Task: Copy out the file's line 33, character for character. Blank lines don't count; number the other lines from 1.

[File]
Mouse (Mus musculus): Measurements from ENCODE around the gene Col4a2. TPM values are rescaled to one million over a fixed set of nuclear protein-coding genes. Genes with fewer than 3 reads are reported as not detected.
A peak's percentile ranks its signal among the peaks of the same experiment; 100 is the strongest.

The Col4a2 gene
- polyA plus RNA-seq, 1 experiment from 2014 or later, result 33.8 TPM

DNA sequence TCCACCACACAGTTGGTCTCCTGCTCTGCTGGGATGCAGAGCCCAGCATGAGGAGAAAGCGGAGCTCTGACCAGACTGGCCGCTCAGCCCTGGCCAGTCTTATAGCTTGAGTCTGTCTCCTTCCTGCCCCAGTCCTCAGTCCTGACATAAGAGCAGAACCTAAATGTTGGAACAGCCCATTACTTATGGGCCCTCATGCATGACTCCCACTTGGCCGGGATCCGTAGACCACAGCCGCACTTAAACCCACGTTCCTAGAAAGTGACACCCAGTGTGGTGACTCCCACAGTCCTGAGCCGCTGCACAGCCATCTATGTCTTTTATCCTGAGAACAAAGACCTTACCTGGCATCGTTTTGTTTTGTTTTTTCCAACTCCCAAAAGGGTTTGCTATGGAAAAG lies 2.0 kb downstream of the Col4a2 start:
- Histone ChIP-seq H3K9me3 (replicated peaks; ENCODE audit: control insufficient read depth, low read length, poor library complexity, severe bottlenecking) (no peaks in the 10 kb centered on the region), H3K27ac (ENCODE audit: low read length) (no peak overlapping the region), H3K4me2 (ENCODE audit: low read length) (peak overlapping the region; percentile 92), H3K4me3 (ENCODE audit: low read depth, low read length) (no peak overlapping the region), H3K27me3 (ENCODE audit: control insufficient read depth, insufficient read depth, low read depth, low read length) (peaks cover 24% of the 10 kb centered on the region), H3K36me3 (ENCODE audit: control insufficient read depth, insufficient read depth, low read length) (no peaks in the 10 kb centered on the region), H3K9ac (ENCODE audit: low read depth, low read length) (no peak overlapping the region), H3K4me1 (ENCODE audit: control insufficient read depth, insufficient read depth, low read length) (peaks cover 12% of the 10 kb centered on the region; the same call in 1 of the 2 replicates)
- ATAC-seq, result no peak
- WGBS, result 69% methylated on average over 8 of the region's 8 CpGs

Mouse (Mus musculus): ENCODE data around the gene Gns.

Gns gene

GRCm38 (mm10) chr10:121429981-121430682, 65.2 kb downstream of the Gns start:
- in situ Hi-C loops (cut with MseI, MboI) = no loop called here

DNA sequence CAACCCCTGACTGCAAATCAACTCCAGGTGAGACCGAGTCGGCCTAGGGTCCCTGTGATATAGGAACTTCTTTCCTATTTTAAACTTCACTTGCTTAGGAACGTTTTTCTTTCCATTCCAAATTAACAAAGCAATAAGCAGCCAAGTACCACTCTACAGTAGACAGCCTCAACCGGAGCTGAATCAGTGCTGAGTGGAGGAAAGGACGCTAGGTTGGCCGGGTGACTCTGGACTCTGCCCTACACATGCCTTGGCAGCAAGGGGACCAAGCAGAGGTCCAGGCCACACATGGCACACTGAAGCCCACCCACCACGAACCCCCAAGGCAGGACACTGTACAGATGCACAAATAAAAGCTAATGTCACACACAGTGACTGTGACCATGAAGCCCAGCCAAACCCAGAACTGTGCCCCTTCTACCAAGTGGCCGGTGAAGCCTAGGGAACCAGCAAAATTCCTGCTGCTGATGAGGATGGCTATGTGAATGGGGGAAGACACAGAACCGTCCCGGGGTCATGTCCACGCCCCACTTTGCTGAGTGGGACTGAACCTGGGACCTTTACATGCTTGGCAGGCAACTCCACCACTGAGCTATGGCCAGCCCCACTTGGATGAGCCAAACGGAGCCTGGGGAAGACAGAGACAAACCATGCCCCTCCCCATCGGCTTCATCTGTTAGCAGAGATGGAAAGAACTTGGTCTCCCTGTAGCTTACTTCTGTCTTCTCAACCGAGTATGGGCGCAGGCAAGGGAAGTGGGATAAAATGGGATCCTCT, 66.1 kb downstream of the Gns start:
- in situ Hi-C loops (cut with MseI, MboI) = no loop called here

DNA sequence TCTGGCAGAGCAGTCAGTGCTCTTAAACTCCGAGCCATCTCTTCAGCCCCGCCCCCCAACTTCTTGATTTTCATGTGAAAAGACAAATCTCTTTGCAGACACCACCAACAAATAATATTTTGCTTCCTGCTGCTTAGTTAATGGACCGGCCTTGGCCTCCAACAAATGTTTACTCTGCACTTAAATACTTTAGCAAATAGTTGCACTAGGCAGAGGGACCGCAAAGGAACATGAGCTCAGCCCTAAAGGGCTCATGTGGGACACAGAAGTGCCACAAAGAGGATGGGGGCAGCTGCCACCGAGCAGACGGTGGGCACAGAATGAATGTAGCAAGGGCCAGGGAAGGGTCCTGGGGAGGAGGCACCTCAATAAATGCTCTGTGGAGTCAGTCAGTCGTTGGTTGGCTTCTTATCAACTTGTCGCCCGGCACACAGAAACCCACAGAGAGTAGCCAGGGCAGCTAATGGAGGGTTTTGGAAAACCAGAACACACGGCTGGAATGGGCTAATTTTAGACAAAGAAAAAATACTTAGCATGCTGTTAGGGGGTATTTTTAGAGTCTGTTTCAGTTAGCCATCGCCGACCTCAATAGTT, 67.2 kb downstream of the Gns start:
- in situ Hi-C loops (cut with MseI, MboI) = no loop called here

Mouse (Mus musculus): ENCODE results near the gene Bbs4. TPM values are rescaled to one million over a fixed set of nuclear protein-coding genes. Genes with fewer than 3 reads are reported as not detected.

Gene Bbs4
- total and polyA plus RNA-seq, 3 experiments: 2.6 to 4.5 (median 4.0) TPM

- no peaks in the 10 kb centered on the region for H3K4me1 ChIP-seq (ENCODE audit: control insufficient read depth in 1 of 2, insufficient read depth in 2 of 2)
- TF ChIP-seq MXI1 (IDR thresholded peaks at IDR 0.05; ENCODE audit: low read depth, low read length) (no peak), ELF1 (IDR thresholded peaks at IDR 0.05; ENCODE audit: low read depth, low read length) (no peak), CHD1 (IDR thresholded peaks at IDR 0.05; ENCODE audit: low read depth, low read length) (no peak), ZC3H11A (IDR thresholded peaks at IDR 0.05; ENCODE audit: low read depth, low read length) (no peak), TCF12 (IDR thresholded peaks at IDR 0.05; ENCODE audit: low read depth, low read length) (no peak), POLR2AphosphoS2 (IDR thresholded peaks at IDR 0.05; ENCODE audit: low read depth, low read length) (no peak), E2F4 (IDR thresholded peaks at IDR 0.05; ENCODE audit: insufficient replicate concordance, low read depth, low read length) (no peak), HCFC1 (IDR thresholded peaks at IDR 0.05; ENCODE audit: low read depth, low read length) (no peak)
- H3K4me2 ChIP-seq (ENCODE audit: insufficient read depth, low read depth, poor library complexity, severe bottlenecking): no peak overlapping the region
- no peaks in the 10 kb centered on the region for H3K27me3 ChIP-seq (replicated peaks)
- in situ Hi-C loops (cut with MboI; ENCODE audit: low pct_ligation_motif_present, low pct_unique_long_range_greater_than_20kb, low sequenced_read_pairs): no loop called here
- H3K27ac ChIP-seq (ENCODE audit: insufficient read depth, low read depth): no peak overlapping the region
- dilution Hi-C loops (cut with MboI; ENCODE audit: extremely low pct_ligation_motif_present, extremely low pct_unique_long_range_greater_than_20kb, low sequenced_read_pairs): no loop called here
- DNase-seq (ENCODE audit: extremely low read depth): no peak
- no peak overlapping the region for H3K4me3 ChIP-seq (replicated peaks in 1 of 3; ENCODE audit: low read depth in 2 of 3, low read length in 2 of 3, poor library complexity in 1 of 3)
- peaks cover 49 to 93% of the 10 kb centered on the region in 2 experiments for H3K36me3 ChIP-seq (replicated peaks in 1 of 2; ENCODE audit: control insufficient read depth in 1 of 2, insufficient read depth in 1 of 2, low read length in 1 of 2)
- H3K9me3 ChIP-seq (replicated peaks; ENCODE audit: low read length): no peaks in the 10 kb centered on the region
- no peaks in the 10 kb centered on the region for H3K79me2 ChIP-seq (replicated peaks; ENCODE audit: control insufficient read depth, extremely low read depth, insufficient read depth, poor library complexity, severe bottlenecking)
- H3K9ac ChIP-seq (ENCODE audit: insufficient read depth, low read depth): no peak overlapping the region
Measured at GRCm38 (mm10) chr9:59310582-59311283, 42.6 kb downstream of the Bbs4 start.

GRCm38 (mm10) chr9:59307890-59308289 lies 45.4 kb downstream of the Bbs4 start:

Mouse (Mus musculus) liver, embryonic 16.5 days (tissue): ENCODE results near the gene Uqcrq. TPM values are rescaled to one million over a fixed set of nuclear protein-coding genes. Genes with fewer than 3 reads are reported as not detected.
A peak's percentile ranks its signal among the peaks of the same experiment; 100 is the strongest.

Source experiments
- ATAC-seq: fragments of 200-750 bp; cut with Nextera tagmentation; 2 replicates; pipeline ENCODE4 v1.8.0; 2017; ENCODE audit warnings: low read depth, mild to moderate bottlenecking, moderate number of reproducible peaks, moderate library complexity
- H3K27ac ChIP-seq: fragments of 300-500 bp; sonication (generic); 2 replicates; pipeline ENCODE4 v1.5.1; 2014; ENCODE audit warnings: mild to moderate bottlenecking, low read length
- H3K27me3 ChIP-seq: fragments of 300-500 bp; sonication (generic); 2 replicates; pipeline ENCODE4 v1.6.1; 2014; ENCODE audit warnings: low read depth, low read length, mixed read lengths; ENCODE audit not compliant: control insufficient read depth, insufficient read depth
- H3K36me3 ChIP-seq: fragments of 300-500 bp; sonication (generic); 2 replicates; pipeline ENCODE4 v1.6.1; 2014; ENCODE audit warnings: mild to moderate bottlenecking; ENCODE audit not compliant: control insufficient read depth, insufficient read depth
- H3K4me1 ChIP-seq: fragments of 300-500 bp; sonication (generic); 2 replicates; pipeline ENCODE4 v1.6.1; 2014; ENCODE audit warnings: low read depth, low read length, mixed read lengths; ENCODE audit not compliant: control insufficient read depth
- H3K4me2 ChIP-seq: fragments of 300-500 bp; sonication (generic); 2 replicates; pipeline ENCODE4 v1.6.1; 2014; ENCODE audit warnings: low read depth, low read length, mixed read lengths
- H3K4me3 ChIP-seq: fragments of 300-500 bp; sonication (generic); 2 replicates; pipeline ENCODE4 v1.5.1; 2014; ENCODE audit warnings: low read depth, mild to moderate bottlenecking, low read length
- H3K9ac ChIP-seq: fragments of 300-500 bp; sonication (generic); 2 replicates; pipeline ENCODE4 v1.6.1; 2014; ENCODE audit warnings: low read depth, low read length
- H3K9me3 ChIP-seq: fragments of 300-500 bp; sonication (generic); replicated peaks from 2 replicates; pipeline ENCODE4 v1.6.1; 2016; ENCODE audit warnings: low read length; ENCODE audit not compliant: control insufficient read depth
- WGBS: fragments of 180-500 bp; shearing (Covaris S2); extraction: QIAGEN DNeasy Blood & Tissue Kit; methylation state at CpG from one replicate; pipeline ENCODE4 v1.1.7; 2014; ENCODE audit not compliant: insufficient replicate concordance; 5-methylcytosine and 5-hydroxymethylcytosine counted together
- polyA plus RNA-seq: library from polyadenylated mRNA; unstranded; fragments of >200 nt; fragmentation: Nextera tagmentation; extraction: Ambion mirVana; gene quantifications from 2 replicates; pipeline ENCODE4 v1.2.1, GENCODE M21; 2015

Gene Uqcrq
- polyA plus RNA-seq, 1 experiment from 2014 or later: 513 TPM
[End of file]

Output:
Measured at GRCm38 (mm10) chr9:59310582-59311283, 42.6 kb downstream of the Bbs4 start.